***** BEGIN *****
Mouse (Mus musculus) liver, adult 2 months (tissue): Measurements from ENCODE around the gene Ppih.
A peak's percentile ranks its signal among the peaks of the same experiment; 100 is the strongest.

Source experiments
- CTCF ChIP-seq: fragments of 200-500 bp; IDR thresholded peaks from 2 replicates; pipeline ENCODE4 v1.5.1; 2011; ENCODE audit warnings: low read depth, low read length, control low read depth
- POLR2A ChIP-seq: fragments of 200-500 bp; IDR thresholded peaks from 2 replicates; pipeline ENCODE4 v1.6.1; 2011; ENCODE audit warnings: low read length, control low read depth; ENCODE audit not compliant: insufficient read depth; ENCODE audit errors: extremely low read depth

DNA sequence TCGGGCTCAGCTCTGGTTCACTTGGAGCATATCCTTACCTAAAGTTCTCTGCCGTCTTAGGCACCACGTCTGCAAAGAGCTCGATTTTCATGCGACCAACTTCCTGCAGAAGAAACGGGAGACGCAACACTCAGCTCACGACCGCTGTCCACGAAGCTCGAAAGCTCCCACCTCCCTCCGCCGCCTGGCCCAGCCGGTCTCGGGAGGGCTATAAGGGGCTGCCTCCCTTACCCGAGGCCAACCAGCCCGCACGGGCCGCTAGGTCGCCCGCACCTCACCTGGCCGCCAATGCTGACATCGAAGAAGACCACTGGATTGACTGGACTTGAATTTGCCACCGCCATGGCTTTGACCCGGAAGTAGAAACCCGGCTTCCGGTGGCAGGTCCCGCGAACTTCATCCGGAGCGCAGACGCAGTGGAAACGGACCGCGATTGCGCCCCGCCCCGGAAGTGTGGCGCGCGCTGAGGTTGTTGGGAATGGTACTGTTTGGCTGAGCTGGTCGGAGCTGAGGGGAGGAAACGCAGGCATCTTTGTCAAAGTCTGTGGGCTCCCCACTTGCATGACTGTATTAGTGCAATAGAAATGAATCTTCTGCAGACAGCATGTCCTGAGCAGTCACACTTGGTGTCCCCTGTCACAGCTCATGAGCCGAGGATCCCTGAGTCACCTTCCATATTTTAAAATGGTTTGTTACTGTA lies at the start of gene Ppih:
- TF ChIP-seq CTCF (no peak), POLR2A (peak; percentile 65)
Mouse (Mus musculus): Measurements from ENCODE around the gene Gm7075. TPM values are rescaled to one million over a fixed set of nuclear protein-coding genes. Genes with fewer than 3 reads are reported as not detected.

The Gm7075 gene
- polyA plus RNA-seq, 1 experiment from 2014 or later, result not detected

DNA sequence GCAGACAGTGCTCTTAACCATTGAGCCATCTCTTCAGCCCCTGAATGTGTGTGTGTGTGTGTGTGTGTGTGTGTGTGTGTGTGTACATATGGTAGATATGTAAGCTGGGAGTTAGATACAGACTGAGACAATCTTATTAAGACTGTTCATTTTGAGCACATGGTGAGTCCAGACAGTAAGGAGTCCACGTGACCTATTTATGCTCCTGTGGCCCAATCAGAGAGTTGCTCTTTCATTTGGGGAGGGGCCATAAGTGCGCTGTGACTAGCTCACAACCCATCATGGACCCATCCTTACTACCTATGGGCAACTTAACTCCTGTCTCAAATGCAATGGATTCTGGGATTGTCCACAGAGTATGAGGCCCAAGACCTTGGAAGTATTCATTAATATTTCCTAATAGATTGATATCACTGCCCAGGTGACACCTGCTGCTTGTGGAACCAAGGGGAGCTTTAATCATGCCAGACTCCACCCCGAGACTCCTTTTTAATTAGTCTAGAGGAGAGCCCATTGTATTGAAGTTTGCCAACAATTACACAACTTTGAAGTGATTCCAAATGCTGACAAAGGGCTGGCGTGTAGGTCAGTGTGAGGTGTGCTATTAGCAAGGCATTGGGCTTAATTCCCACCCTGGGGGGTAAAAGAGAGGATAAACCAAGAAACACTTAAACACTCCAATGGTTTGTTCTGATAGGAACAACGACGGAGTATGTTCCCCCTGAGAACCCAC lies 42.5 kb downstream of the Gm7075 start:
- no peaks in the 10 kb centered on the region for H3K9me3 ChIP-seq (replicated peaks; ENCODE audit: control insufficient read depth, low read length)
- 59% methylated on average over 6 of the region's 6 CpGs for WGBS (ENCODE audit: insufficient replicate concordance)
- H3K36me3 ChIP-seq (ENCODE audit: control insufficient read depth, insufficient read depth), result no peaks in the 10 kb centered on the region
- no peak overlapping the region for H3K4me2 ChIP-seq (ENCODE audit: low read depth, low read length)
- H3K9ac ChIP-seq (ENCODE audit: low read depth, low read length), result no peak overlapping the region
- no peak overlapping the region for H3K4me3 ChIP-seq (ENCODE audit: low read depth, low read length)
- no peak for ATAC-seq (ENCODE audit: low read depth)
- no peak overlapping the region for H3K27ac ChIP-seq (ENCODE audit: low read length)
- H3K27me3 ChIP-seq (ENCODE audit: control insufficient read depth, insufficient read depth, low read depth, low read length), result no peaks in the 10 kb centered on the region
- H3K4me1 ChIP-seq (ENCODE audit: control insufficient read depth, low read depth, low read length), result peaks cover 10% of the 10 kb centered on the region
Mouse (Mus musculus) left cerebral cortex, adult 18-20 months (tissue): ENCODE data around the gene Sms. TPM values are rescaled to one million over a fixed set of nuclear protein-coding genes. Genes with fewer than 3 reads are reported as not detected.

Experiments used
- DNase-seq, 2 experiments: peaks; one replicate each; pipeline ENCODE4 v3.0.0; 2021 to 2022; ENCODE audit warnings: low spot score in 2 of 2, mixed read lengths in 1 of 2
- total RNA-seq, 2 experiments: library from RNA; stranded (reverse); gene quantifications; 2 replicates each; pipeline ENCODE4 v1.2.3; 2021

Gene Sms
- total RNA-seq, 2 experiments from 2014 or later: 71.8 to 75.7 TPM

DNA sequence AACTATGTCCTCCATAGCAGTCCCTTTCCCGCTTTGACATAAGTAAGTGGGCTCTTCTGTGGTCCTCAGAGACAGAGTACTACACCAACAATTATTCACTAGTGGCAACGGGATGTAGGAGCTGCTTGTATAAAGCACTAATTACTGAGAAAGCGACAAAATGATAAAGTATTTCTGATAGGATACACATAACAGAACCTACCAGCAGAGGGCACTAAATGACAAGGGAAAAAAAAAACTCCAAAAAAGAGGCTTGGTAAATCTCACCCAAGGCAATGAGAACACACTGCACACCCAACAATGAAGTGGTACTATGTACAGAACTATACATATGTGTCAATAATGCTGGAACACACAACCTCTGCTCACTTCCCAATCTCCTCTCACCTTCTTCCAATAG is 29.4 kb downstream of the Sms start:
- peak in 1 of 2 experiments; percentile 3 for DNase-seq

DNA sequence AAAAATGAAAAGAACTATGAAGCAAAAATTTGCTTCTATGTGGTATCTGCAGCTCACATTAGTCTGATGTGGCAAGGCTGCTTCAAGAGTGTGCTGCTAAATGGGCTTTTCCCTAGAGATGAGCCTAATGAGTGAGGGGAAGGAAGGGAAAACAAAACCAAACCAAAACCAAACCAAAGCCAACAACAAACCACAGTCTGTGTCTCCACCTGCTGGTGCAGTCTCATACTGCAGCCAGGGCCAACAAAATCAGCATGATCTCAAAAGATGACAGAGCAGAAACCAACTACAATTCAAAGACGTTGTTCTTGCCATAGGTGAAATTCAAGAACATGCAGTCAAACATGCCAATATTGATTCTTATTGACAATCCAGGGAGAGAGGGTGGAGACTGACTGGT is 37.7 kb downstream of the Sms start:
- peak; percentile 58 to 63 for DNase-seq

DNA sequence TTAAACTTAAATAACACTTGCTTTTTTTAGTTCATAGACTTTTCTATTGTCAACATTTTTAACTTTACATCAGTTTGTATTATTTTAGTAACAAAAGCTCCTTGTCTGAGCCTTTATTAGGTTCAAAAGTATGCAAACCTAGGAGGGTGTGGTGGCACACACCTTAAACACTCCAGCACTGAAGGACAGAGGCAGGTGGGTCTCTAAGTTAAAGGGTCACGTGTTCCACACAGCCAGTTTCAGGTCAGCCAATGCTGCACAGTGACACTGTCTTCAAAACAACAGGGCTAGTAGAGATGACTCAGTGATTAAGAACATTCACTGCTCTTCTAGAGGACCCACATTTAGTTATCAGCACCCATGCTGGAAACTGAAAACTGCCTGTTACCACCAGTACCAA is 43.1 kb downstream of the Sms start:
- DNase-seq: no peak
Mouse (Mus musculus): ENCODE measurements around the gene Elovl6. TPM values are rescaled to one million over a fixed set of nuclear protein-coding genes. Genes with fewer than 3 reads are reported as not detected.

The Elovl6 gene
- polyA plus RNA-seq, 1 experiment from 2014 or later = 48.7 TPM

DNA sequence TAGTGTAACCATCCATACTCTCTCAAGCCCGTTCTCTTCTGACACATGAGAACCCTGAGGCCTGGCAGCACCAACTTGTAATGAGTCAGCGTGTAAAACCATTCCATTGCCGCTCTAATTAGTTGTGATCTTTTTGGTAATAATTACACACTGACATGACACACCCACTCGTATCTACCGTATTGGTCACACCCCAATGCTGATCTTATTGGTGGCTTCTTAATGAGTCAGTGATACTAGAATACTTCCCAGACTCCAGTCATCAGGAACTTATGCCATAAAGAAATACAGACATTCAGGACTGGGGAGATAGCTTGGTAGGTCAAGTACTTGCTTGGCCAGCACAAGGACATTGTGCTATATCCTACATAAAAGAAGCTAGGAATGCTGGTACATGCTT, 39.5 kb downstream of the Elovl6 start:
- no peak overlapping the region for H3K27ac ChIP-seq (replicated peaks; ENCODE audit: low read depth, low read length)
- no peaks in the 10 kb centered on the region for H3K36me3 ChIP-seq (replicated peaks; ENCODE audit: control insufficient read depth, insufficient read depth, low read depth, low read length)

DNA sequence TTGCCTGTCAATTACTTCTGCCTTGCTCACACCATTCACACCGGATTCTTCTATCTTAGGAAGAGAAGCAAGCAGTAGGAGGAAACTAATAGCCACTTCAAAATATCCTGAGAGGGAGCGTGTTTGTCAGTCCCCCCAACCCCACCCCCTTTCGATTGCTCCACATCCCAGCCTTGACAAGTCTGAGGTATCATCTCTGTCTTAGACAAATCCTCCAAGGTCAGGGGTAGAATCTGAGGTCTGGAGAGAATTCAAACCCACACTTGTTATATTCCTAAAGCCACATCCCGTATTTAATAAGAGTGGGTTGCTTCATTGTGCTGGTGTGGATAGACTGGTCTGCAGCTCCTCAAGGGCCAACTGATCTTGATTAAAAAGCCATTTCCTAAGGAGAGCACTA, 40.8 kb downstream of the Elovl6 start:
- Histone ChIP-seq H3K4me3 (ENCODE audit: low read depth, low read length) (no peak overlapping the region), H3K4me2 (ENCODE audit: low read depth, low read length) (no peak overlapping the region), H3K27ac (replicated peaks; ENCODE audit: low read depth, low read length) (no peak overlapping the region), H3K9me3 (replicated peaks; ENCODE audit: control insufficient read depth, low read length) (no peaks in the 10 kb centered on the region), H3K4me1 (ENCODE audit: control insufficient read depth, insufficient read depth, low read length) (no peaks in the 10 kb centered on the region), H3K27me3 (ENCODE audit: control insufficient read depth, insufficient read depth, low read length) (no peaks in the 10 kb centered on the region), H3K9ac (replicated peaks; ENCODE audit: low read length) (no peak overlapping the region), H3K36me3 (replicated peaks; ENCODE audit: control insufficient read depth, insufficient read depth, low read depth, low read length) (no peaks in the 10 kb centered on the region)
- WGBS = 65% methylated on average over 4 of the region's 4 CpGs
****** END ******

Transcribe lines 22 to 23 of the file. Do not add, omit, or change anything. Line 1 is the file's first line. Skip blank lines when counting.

Mouse (Mus musculus) left cerebral cortex, adult 18-20 months (tissue): ENCODE data around the gene Sms. TPM values are rescaled to one million over a fixed set of nuclear protein-coding genes. Genes with fewer than 3 reads are reported as not detected.

Experiments used